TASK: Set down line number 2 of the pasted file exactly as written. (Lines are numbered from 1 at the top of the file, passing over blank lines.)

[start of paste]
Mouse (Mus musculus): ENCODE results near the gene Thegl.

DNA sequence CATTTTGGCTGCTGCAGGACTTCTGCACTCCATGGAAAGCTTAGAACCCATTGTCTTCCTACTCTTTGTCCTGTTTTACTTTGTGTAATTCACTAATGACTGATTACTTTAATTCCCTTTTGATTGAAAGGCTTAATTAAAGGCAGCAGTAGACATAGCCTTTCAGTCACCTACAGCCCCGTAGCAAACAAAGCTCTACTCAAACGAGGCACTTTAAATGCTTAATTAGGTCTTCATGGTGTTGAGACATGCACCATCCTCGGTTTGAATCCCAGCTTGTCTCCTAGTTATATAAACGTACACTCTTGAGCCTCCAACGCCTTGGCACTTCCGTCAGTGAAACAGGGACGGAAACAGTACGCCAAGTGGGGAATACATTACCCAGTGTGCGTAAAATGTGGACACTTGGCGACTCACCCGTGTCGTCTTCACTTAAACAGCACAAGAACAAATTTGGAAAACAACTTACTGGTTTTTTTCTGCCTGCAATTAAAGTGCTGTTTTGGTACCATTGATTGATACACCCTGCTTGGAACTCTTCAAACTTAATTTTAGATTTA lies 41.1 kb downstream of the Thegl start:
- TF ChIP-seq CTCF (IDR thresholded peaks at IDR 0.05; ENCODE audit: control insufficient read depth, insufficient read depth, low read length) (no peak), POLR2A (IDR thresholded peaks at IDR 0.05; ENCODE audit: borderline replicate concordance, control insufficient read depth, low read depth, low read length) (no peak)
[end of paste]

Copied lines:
DNA sequence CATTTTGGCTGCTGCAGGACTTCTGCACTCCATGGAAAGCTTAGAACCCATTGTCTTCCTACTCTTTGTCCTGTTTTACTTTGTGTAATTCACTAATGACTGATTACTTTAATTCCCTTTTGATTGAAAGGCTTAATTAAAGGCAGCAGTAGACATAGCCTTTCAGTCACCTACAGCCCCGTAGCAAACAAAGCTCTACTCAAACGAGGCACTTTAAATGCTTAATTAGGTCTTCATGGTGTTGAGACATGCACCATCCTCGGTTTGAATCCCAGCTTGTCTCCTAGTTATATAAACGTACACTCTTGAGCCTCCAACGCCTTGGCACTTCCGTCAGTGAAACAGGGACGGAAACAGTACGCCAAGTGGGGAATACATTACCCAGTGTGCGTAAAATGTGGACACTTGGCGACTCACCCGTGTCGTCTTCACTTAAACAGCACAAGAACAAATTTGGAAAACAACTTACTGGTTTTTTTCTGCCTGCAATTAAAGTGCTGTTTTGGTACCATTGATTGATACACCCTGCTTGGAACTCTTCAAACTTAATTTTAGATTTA lies 41.1 kb downstream of the Thegl start: